Esomeprazole magnesium (Nexium®), lansoprazole (Prevacid®)
taken more than a year
Can cause hypomagnesemia
Felodipine, isradipine Hypotension 
Furosemide (Lasix®), bumetanide (Bumex®), thiazide,
hydrochlorothiazide (Aquazide H®), ethacrynic acid (Edecrin®)
Magnesium depletion
Glipizide, glyburide, nicardipine, nifedipine Hypoglycemia 
Labetalol Bradycardia and decreased cardiac output 
Polystyrene sulfonate Increased risk of metabolic alkalosis 
Levomethadyl Increased risk of QT prolongation 
Tacrolimus Increased drug exposure 


MedicationsNature of interaction
AlcoholDeplete phosphorus from the body
Antacides (Mylanta, Amphojel, Maalox, Riopan, and Alternagel)Low phosphate status
Anticonvulsants (phenobarbital, carbamazepine, Tegretol)May lower phosphorus levels and increase levels of alkaline phosphatase, an enzyme that helps remove phosphate from the body
Benazepril (Lotensin), captopril (Capoten), enalapril (Vasotec),
fosinopril (Monopril), lisinopril (Zestril, Prinivil), quinapril (Accupril), or ramipril (Altace); cyclosporine, digoxin, Lanoxin, heparins, ibuprofen, Motrin; salt-substitutes
May decrease phosphorus levels
Cholestyramine (Questran), colestipol (Colestid)Decrease the oral absorption of phosphates from the diet or from supplements
Corticosteroids including prednisone (Deltasone) or
methylprednisolone (Medrol)
May increase urinary phosphorus levels
Diuretics: hydrochlorothiazide (Hydrodiuril) or
urosemide (Lasix)
Increase the elimination of phosphorus from the body in the urine causing symptoms of phosphorus deficiency
High doses of insulinDecrease blood levels of phosphorus in people with diabetic ketoacidosis
Potassium supplements or potassium-sparing diuretics 
including spironolactone (Aldactone), triamterene (Dyrenium)
May cause high blood levels of potassium (hyperkalemia)


MedicationsNature of interaction
ACE inhibitors (benazepril or Lotensin®), ARBs (losartan or Cozaar®);
potassium-sparing diuretics (amiloride or Midamor®;
spironolactone or Aldactone®)
Hyperkalemia due to reduced urinary potassium excretion
Loop diuretics (furosemide or Lasix®, bumetanide or Bumex®),
thiazide diuretics (chlorothiazide or Diuril®,
metolazone or Zaroxolyn®)
Hypokealemia due to increased urinary potassium excretion


MedicationsNature of interaction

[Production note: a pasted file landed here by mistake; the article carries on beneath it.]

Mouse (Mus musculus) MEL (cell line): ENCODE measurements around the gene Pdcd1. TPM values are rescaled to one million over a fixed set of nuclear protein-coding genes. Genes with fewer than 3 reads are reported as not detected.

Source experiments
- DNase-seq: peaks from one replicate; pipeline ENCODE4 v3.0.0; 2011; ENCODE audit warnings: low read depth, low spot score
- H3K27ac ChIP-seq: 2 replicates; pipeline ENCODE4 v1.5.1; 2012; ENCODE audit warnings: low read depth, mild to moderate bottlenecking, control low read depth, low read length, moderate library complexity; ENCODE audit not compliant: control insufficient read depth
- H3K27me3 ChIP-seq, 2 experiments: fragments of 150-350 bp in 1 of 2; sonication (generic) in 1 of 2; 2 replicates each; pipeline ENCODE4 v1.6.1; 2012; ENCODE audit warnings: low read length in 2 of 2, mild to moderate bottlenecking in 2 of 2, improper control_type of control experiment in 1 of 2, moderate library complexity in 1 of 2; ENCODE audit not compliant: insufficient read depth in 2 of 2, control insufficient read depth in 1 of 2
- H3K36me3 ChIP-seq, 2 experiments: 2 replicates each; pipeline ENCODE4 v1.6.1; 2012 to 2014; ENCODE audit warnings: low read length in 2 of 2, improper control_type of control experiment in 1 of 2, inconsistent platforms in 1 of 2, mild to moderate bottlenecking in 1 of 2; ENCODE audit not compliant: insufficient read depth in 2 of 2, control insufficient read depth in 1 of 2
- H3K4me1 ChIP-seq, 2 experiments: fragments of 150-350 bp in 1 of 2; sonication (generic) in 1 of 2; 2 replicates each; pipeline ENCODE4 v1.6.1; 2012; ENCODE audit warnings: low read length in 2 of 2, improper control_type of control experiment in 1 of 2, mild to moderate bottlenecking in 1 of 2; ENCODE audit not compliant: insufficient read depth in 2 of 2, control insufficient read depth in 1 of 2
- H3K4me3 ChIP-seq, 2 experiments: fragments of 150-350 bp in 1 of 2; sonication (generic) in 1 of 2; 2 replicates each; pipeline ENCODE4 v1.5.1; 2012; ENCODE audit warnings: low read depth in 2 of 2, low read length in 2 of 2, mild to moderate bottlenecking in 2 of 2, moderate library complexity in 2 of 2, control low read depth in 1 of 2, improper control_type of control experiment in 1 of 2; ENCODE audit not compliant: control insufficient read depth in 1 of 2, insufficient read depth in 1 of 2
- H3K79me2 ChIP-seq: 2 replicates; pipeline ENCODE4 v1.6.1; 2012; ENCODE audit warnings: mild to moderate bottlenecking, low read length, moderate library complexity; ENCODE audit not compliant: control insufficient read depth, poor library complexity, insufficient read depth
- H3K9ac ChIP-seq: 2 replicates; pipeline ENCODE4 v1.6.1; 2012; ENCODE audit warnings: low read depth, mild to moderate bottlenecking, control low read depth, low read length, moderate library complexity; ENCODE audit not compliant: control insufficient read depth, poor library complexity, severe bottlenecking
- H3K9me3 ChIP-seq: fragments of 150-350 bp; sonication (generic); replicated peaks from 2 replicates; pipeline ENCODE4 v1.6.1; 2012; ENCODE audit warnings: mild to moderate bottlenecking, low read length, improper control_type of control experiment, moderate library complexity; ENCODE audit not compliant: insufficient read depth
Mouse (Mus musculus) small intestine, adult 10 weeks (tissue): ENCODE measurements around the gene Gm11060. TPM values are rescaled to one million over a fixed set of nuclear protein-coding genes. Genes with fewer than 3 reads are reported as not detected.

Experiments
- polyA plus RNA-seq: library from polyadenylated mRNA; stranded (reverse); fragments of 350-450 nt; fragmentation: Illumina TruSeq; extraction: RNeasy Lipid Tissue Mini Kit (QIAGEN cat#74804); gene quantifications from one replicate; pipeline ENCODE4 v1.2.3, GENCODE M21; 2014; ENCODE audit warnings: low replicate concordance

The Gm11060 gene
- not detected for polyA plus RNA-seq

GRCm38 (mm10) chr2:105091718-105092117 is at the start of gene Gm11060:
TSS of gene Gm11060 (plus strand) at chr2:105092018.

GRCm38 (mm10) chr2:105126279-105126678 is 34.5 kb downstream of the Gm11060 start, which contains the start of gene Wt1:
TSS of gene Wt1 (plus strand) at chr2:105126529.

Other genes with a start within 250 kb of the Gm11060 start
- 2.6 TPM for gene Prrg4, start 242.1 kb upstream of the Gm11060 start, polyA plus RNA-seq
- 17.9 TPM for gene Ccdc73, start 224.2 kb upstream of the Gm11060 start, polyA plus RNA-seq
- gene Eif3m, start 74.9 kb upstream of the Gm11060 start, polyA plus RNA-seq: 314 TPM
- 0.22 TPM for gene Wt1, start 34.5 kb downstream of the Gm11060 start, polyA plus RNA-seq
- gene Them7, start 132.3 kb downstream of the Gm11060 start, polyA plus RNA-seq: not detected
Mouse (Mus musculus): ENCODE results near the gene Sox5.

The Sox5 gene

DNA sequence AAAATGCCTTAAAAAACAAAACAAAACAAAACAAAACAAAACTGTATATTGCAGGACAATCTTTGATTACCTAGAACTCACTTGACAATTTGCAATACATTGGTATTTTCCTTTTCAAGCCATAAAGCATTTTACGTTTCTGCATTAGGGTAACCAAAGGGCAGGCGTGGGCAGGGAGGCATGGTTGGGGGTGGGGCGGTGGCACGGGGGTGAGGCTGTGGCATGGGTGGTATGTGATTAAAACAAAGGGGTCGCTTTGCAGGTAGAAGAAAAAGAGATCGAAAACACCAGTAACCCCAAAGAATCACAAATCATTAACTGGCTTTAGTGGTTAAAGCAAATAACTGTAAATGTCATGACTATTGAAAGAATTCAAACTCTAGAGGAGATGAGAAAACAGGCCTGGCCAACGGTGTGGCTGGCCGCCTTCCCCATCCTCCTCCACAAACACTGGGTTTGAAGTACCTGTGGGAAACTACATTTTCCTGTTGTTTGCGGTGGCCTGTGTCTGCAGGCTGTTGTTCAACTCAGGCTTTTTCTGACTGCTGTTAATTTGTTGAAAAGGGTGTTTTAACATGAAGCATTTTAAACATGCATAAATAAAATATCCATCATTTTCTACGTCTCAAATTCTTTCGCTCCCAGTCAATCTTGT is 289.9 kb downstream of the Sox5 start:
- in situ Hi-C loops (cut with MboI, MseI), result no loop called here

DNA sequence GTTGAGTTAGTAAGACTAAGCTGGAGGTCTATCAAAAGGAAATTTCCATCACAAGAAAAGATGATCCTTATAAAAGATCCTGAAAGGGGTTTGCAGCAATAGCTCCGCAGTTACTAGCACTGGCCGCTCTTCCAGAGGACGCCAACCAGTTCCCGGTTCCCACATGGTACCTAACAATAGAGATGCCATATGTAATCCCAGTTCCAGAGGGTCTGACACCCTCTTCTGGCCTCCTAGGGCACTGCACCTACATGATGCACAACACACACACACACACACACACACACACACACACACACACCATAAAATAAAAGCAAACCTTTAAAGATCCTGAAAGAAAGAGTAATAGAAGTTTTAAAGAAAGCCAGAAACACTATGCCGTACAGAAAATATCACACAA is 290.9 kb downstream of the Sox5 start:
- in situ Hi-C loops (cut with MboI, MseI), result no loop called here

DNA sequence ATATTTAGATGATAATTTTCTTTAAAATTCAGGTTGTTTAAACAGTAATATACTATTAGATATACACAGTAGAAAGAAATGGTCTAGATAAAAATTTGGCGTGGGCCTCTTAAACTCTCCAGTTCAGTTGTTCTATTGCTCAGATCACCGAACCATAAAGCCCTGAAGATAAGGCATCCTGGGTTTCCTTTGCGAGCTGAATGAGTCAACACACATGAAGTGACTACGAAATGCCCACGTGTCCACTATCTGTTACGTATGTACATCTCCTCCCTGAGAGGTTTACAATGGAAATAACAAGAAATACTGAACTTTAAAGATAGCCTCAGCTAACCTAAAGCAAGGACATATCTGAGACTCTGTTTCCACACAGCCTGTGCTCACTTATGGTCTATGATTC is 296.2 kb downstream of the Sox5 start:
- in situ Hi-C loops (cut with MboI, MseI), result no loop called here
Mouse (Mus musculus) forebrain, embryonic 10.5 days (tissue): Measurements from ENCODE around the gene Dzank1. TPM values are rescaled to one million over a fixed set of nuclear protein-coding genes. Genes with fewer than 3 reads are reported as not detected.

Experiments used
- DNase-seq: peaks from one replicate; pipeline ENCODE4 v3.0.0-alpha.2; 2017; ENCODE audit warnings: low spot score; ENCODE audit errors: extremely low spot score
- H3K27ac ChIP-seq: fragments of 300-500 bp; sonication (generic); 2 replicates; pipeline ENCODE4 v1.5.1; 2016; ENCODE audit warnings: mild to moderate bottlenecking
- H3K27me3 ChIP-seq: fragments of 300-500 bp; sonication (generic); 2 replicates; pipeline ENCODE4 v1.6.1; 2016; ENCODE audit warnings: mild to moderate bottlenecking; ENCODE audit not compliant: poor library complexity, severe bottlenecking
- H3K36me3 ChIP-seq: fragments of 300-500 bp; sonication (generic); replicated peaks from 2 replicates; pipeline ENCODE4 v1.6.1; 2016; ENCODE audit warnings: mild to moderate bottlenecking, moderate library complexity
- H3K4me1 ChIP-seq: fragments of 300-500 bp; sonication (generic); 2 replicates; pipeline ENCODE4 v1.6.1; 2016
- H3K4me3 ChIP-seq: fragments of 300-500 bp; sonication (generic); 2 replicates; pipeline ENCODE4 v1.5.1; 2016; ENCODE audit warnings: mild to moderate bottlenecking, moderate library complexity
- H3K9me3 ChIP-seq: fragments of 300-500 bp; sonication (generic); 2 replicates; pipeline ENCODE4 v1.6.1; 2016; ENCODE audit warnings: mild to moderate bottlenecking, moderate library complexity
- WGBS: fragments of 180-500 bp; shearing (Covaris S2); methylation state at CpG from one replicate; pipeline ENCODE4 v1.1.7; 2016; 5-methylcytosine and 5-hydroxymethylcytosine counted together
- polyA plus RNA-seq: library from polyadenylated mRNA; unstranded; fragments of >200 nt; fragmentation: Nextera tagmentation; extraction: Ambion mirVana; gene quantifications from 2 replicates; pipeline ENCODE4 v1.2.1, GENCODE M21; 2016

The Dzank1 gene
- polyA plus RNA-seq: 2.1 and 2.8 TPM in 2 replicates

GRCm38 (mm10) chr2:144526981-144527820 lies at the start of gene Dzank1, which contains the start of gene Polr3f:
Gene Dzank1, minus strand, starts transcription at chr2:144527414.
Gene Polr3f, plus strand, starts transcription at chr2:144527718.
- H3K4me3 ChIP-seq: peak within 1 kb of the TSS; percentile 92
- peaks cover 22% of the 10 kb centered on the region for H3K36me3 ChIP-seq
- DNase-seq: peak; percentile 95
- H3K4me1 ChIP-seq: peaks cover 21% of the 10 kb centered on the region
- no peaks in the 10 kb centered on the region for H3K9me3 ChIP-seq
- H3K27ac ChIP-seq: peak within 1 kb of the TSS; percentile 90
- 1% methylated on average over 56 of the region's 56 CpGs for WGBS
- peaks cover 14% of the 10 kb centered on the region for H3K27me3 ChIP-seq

ChemotherapySelenium could alleviate side effects of chemotherapy 
Cisplatin (inorganic platinum chemotherapy agent)Can reduce selenium levels in hair and serum


MedicationsNature of interaction
LithiumUsing with sodium chloride may decrease effects of the medication
 Tolvaptan May cause sodium levels to increase too rapidly


MedicationsNature of interaction
Cinoxacin, ciprofloxacin, enoxacin, gatifloxacin,
grepafloxacin, levofloxacin, moxifloxacin,
norfloxacin, ofloxacin, tetracycline 
Decreased drug effectiveness and
zinc absorption
Thiazide diuretics (chlorthalidone (Hygroton®),
hydrochlorothiazide (Esidrix® and HydroDIURIL®)
Deplete zinc tissue levels
Gemifloxacin, sparfloxacin Decreased drug absorption 
Penicillamine Decreased zinc absorption 
Copper Decreased zinc or copper absorption 
Iron Decreased zinc or iron absorption 

Essential Fatty Acids

MedicationsNature of interaction
Atorvastatin (Liptor), lovastatin (Mevacor), simvastatin (Zocor) Medication works more effectively 
Cancer therapy (doxorubicin, cisplatin, carboplatin, idarubicin, mitoxantrone, tamoxifen, vincristine, and vinblastine)GLA may increase the effects of anti-cancer treatments
Ceftazidime Gamma linolenic acid (GLA) may increase the
effectiveness of medication
CyclosporineTaking omega-3 and omega-6 fatty acids during
cyclosporine (Sandimmune) therapy may reduce
toxic side effects, such as high blood pressure and kidney damage, associated with this medication in transplant patients
Etretinate and topical steroids Addition of omega-3 fatty acids (specifically EPA) to the drug therapy may improve symptoms of psoriasis.
Glipizide (Glucotrol and Glucotrol XL), glyburide (Micronase or Diabeta), glucophage (Metformin), or insulinMay increase fasting blood sugar levels 
Hlorpromazine (Thorazine), fluphenazine (Stelazine), perphenazine (Trilafon), promethazine (Compazine), thioridazine (Mellaril)  Omega-6 from evening primrose oil (EPO) may increase the risk of seizure 
NSAIDs including ibuprofen (Motrin or Advil) and naproxen (Alleve or Naprosyn).  Reduced the risk of side effects (ulcers)
 Warfarin (Coumadin®) and similar anticoagulantsMight have antiplatelet effects at high doses, might prolong clotting times.


  1. Elizabeth A Yetley, Multivitamin and multimineral dietary supplements: definitions, characterization, bioavailability, and drug interactions, The American Journal of Clinical Nutrition, Volume 85, Issue 1, January 2007, Pages 269S–276S,
  2. Elson Haas. “Staying Healthy with Nutrition”
  3. Merck Manual for the Professional:
  4. Reuters research:
  5. Mordor Intelligence:
  6. PennState Health – Milton S. Hershey medical Center:
  7. US Department of Health and Human Services, Office of Dietary Supplements: